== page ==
Constantly surprising and consistently visionary, composer and bandleader Duke Ellington was the rare performer who was both a consummate entertainer and a musical genius respected by his peers. Ellington's orchestra, which he led for 50 years, was a showcase for his... [more]
Constantly surprising and consistently visionary, composer and bandleader Duke Ellington was the rare performer who was both a consummate entertainer and a musical genius respected by his peers. Ellington's orchestra, which he led for 50 years, was a showcase for his vision and a springboard for a loyal core of soloists who made their own imprints on jazz history. Ellington's real instrument was his band, and he wrote specifically to the sound and personality of each member of his orchestra. The body of work he created was one of the most important in the history of jazz -- and also one of the most popularly recognized. Ellington songs such as "Mood Indigo," "Solitude," "In A Sentimental Mood," and "Don't Get Around Much Anymore" became early American pop standards, putting him in the esteemed company of composers George Gershwin, Richard Rodgers, and Irving Berlin.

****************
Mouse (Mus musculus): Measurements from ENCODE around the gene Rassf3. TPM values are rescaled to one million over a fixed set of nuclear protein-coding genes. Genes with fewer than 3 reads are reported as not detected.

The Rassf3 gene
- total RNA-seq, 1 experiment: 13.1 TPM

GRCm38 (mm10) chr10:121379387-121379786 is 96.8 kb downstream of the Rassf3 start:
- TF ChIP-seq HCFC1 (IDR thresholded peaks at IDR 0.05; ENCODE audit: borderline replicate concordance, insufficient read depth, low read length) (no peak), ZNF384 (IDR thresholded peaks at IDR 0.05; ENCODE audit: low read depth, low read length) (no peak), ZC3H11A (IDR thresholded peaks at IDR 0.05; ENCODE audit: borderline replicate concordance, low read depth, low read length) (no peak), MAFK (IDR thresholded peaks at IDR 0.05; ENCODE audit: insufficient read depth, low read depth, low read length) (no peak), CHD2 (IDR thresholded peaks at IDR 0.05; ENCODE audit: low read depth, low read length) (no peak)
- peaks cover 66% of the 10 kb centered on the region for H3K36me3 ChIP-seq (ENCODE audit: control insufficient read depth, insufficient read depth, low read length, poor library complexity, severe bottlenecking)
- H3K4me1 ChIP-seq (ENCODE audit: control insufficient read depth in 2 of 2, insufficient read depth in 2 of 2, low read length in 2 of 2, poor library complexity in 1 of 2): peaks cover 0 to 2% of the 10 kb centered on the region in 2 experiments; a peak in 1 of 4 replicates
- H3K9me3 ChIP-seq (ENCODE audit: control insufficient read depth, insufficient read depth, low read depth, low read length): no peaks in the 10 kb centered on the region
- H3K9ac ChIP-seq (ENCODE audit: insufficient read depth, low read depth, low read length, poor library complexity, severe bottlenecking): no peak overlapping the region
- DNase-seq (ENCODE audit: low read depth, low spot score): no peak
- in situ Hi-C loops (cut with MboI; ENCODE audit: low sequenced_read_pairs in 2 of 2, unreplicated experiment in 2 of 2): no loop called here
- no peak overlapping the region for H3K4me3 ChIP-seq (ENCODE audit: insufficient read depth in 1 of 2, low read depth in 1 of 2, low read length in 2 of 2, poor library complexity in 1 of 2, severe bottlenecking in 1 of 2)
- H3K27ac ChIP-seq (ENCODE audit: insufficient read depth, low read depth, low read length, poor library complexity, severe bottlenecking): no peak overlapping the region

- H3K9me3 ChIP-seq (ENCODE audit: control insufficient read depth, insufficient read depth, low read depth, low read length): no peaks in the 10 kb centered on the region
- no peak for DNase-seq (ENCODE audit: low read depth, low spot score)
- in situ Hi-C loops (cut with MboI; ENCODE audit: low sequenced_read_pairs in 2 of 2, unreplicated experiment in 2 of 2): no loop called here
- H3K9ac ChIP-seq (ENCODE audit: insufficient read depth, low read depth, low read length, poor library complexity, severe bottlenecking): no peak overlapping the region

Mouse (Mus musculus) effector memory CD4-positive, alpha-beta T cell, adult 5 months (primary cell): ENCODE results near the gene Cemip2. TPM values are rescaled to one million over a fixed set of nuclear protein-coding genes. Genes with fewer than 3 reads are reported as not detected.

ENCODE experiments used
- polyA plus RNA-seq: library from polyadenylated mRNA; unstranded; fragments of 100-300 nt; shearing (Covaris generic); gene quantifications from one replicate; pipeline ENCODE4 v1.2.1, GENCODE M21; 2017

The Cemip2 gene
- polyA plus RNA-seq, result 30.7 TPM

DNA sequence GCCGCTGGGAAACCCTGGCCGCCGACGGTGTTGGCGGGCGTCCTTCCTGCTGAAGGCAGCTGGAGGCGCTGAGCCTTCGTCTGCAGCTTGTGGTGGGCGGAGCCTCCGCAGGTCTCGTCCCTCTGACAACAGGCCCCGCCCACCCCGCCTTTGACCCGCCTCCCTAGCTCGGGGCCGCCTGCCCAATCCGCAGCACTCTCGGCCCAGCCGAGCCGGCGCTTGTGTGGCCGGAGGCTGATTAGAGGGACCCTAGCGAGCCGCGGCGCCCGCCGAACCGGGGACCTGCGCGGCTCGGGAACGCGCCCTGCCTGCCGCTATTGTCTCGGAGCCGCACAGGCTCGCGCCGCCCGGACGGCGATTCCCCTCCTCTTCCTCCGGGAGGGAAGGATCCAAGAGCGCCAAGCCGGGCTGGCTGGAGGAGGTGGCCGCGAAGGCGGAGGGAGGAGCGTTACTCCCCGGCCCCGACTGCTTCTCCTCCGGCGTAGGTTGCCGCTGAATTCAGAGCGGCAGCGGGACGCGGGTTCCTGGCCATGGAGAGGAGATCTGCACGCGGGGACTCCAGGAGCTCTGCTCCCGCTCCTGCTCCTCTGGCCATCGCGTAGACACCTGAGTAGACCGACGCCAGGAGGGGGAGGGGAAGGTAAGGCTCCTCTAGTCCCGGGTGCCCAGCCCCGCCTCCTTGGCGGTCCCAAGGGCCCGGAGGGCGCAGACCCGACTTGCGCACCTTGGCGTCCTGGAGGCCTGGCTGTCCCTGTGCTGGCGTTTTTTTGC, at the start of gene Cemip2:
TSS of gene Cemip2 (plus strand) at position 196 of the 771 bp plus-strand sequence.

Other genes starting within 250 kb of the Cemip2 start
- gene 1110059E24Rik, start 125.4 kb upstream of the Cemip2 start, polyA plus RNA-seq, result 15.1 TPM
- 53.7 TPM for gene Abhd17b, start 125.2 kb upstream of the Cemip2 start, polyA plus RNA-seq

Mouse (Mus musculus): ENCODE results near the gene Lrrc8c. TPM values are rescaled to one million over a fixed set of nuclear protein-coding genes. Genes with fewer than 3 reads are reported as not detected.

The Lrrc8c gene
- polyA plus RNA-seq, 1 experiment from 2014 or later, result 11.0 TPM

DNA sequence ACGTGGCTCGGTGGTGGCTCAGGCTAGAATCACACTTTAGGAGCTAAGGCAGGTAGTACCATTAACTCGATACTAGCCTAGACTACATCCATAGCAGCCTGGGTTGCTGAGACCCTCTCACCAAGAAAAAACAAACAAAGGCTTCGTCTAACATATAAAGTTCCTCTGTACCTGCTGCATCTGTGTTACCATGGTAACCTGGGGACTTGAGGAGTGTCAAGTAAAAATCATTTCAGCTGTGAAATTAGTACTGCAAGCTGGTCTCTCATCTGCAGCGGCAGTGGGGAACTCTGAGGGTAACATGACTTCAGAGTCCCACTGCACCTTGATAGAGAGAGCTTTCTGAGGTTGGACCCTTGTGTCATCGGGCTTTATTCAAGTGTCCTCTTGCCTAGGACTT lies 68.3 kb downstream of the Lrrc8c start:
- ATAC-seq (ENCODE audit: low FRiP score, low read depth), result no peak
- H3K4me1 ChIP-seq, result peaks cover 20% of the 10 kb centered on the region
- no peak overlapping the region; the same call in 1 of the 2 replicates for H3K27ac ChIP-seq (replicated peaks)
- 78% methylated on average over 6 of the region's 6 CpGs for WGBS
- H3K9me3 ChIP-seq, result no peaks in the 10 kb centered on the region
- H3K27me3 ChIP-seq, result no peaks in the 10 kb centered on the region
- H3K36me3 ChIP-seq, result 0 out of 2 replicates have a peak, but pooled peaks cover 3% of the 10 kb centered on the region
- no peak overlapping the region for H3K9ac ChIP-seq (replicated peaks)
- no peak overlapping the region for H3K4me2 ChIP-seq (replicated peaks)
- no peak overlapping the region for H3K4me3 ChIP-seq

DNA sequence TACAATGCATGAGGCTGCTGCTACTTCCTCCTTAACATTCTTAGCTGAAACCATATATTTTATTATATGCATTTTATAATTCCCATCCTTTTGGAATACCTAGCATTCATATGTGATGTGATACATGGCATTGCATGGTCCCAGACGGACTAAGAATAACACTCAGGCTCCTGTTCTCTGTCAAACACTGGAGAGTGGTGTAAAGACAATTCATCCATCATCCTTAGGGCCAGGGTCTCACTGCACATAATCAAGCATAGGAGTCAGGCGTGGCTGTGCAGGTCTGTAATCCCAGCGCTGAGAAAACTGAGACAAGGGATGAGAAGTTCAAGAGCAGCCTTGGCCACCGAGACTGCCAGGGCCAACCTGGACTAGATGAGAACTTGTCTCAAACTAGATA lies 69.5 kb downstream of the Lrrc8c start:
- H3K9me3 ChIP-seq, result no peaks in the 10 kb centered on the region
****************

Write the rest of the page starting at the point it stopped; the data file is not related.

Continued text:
Born in 1899, Edward Kennedy Ellington grew up middle class in Washington, D.C., and began playing ragtime and stride piano at age seven. He dropped out of college just three months shy of graduation to play clubs and cafes. He formed his first group, the Duke's Serenaders, in 1917, and moved to New York in 1923, where his career took off. By the mid-1930s, Ellington's orchestra had hit its stride. Over the next ten years, Duke was intensely creative and increasingly ambitious, his inspiration culminating with the epic "Black, Brown, and Beige" in 1943.
Ellington, whose music was described by trumpeter Clark Terry as "always in a state of becoming," never stopped composing, even when he was hospitalized with cancer. By the time he died in 1974, he had received the French Legion of Honor and the U.S. Presidential Medal of Freedom. He had played more than 20,000 performances worldwide, for everyone from nightclub goers to Queen Elizabeth II and President Nixon. And thanks to his belief in democracy through music, jazz would never be the same. [show less]